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    $\begingroup$ I disagree. One can write, for example, ruby professionally (e.g. the creator of Ruby on Rails) and still use a simple editor with syntax hilighting (TextMate). It is about preferance because the same code can be written with nano as can be written with RubyMine. A carpenter can't cut the wood the same with their hands as they can we a saw. It could be like the difference between a hand saw and a motorized saw. Some people like nano, some people like RubyMine, some people like somthing else. It's all a matter of preference. $\endgroup$ – thesecretmaster May 25 '17 at 23:23
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    $\begingroup$ Additionally, as a carpenter myself I can say that on some projects I'd use my power tools and on others I'd use my hand tools. It depends on various characteristics of the task. Same thing with programming. When I work with ruby, I use a text editor. When I write code for android, I use Android Studio. It depends on the demands of the job. $\endgroup$ – thesecretmaster May 25 '17 at 23:50
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    $\begingroup$ @Adam What are the "correct tools" for the job? I had a programming position where the required tool was Notepad++, installed and configured on the computer assigned to me. The same rules applied to all 45 programmers (Perl, Python, Ruby, HTML and JavaScript), and the DBA as well. The only person using anything else was the graphic artist. The "correct tool" is a well trained mind using the best tools available that are appropriate for the task. Maybe and IDE, maybe not. Don't short-change the students by denying them exposure to the full range of options. $\endgroup$ – Gypsy Spellweaver May 30 '17 at 12:33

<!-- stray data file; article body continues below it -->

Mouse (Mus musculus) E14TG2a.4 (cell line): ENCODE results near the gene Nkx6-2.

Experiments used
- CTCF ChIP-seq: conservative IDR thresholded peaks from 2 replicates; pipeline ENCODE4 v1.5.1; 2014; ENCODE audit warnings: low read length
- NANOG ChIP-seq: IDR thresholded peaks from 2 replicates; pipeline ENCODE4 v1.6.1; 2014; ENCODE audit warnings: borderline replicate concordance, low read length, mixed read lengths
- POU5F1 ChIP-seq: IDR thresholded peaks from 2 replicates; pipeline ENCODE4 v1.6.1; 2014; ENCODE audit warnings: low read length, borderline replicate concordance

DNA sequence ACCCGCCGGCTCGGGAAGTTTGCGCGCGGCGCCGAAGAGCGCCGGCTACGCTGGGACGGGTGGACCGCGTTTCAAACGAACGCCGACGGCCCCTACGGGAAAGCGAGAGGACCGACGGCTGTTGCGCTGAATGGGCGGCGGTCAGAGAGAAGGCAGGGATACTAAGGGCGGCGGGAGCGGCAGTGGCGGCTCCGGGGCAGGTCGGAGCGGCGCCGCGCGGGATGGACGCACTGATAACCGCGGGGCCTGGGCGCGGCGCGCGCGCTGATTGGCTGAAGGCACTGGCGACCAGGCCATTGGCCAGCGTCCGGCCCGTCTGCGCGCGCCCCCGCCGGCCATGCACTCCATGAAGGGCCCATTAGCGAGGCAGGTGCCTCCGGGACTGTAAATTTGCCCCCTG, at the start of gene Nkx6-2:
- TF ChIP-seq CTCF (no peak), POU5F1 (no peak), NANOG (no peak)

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The latest generation of text editors, e.g. Sublime, Atom, Visual Studio Code, are great, and seem to offer all that one might want from an IDE. I've a soft spot for Atom, but don't rule the others out.

Another option might be to try Jupyter Notebooks in the web browser. Not an IDE in the traditional sense, but a good introduction to playing with code and very useful for scientific computing in their own right.

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  • $\begingroup$ Soon to be released is JupyterLab, which is a full IDE in the browser. $\endgroup$ – Doug Blank Jun 6 '17 at 20:49
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In the context of front-end development, I suggest looking into CodePen.

For each "pen" you can get an instant visual as to how your HTML/CSS/JS affect your page. Additionally, you can immediately begin working in a pen without having to create an account, which may be a factor given the age of your students.

At the very least, it might be a good teaching tool and resource for sharing examples since you can make real-time edits and let students see what happens as a result.